Related: Intellectual Property Rights and Innovation - The People We Elect Recently Are Dramatically Falling Us - Cash for Votes subreddit (political corruption) - Why Copyright Extention is a Very Bad Idea

Wednesday, November 06, 2013

Risks Should be Taken Wisely

I agree. I think it is wise to understand you are willing to take certain risks in order to improve and innovate. Sometimes things might not work out. That doesn't mean you don't do what you can to mitigate the impact of things that don't work out.

It does seem to me the "accept risk" (fail fast, accept failure...) folks would be better served to focus a bit more on mitigating the results of failure. Sure accept risks when you determine it is worth taking the risk due to the benefits.

I wrote about this earlier this year: Taking risk, but do so wisely.

Accepting risk doesn't mean failure is good. And it doesn't mean the results of experiments are all blameless. You can do a poor job of taking risks. If that is done, we should learn from it and improve how we take risks going forward. I would also put my focus process over people (what, good and bad, can we learn about how we did this experiment or took this risk to do better experiments and risk taking going forward).

In response to: To Blame or Not to Blame

Related: Find the Root Cause Instead of the Person to Blame - Blame the Road, Not the Person - Respect for People Doesn’t Mean Avoiding Any Hint of Criticism

Monday, November 04, 2013

Making Standard Work Fun

I am not really sure the standard work shown in the video (drivers pointing to the sign in each subway station) is a great part of the process but it is an example of standard work. It just seems odd to me that it is really the best idea to have as part of the process but maybe it is. In any event it is a fun video.

Related: Why Isn’t Work Standard? - Arbitrary Rules Don’t Work - Standardized Work Instructions - Visual Instructions Example

Friday, November 01, 2013

Lean v Innovation is a False Dichotomy

The whole idea that process improvement efforts are harmful to innovation frustrates me. It is due to misunderstanding what is labeled as process improvement. Lean isn't about just making whatever process exists less wasteful. Lean focuses on value added to customers but people forget that.

A separate idea people have is that in order to improve processes you need to improve all of them the same way. Wrong! The way you improve the internal operations of a fast food restaurant are not going to be the same things you do to improve a think tank or research lab. But both have processes. The results of both can be improved by improving how the systems work.

Yes a think tank or research lab would not be served well by the same types of processes as a fast food restaurant. And a fast food restaurant wouldn't be served by the type of process improvement that would benefits a research lab.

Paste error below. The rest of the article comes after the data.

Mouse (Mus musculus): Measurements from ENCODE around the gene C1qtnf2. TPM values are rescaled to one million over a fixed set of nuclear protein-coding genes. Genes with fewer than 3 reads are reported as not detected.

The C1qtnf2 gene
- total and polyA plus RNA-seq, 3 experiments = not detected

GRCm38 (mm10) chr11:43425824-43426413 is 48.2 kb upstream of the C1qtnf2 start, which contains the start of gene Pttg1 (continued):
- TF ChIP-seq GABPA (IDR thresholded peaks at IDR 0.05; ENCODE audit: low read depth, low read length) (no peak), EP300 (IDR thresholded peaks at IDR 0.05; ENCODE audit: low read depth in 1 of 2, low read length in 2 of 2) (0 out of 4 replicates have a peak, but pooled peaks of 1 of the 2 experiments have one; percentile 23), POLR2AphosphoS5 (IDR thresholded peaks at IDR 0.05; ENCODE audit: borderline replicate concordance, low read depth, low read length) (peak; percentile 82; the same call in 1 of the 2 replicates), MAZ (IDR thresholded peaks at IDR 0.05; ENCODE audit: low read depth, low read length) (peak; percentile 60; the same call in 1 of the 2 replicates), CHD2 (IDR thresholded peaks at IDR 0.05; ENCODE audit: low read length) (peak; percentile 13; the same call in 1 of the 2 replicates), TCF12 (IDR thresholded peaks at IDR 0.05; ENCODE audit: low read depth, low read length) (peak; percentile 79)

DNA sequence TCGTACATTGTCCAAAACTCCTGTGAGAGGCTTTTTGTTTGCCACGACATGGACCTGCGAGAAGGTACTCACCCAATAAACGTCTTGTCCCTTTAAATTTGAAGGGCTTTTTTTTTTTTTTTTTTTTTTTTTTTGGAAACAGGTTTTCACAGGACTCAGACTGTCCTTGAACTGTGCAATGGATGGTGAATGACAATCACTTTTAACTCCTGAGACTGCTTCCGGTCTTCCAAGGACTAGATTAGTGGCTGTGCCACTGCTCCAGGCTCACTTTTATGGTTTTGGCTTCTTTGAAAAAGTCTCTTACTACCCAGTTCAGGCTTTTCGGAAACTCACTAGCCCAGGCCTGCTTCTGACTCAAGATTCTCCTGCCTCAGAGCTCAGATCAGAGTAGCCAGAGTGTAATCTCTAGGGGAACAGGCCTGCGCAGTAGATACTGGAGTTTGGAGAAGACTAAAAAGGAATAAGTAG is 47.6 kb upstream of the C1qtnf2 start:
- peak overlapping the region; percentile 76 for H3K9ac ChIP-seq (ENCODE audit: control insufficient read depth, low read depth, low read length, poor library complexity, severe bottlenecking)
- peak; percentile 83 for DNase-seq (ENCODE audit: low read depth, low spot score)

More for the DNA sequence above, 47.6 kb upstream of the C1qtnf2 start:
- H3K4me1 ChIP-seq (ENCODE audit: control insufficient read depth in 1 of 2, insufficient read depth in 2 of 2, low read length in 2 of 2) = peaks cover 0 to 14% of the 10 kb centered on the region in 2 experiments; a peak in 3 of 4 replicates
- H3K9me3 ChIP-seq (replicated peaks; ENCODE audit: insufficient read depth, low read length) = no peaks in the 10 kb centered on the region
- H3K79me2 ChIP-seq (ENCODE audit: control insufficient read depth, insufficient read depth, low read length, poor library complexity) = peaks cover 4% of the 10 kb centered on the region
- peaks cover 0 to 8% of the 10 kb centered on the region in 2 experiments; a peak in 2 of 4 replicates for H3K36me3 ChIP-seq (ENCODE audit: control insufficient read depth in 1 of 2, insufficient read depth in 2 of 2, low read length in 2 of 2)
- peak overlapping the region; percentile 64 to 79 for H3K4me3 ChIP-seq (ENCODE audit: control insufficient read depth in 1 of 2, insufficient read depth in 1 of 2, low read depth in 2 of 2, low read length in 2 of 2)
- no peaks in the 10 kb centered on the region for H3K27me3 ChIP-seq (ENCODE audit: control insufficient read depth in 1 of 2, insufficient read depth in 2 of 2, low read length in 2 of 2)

I have written about this several times, including: Response to: Lean v. Innovation…Wrong Question!

Related: Clayton Christensen on Innovation and Macro Economics - Accept Taking Risks, Don’t Blithely Accept Failure Though

Tuesday, October 08, 2013

Pilot on a Small Scale First - Good Advice We Often Ignore

Response to: Pink NFL Penalty Flags Surprisingly Cause Confusion

This is an example of why piloting new ideas is wise. The truth is we often don't pilot stuff. Many times it works out fine (and no-one mentions we didn't pilot it on a small scale). When you don't pilot and it then fails on a big scale this is the question, I think.

Were we bozos for not seeing the risk - looking back is it a pretty strong case we should have piloted.

If we often don't pilot and it works 99 times out of 100 it may be we are pretty good at knowing what needs to be piloted and excepting some failures is ok in order to get things done. Part of the decision that is critical is making sure you don't fail to pilot when it is really costly to be wrong (which is part of the decision on whether to pilot).

We can just always point to failure to pilot as the dumb thing to do when it fails. But I see that as a bit overly simplistic. Many organization don't pilot well. Getting them to do so all the time would likely stop you from doing better stuff. Getting them to do so when

  1. there are likely to be be things we should learn
  2. there are significant questions about how it would work
  3. the costs of widespread failure are large
  4. we can't consider the potential risks and make a judgement that there is likely not to be a problem
Piloting on a small scale is best. It is what I recommend and encourage. I just think seeing the failure to pilot as a cause of the widespread problem is too simplistic. Why did we fail to pilot needs to be the next question - don't stop at the failure to pilot as the root cause. From there you will nearly always discover, unless maybe you are Toyota or the Kaizen Institute or something :-) that your organization consistently fails to pilot before adopting on a wide scale. Then you need to dive into that issue...